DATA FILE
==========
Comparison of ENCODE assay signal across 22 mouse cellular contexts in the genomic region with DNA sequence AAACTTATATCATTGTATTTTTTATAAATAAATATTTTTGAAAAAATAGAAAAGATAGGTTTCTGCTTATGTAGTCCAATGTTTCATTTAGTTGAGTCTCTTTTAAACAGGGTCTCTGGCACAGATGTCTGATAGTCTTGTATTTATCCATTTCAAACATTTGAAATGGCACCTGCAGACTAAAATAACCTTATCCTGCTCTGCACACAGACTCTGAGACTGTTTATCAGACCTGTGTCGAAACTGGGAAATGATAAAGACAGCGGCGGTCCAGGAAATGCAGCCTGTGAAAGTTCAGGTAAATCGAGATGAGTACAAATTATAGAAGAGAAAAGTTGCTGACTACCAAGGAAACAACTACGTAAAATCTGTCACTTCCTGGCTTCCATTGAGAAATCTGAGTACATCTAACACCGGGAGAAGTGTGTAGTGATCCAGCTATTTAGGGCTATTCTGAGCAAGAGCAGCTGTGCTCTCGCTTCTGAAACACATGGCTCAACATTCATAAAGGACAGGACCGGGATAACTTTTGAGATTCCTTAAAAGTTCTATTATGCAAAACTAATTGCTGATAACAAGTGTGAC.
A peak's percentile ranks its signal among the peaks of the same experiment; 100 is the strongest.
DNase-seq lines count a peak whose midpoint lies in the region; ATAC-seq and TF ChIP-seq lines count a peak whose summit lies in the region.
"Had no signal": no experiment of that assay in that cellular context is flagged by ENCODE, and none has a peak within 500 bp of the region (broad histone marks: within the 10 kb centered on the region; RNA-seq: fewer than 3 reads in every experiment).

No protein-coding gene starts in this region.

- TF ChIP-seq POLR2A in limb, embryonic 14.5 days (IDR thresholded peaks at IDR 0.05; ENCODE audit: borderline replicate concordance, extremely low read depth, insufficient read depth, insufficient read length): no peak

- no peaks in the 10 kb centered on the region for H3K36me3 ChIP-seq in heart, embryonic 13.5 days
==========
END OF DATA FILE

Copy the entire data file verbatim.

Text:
Comparison of ENCODE assay signal across 22 mouse cellular contexts in the genomic region with DNA sequence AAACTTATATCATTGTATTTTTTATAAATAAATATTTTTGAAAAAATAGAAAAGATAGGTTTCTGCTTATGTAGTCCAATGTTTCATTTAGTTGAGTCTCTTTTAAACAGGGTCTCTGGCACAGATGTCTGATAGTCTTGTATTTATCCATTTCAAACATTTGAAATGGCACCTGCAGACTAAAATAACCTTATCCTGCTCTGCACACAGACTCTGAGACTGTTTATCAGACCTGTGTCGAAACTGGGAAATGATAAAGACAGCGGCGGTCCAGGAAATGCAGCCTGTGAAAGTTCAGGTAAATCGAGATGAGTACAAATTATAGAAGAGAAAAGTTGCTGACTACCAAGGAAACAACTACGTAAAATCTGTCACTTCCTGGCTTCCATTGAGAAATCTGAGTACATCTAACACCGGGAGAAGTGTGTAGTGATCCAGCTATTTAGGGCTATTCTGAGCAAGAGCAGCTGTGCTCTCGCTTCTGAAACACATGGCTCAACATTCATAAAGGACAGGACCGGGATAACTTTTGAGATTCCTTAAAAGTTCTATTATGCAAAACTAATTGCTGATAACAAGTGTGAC.
A peak's percentile ranks its signal among the peaks of the same experiment; 100 is the strongest.
DNase-seq lines count a peak whose midpoint lies in the region; ATAC-seq and TF ChIP-seq lines count a peak whose summit lies in the region.
"Had no signal": no experiment of that assay in that cellular context is flagged by ENCODE, and none has a peak within 500 bp of the region (broad histone marks: within the 10 kb centered on the region; RNA-seq: fewer than 3 reads in every experiment).

No protein-coding gene starts in this region.

- TF ChIP-seq POLR2A in limb, embryonic 14.5 days (IDR thresholded peaks at IDR 0.05; ENCODE audit: borderline replicate concordance, extremely low read depth, insufficient read depth, insufficient read length): no peak

- no peaks in the 10 kb centered on the region for H3K36me3 ChIP-seq in heart, embryonic 13.5 days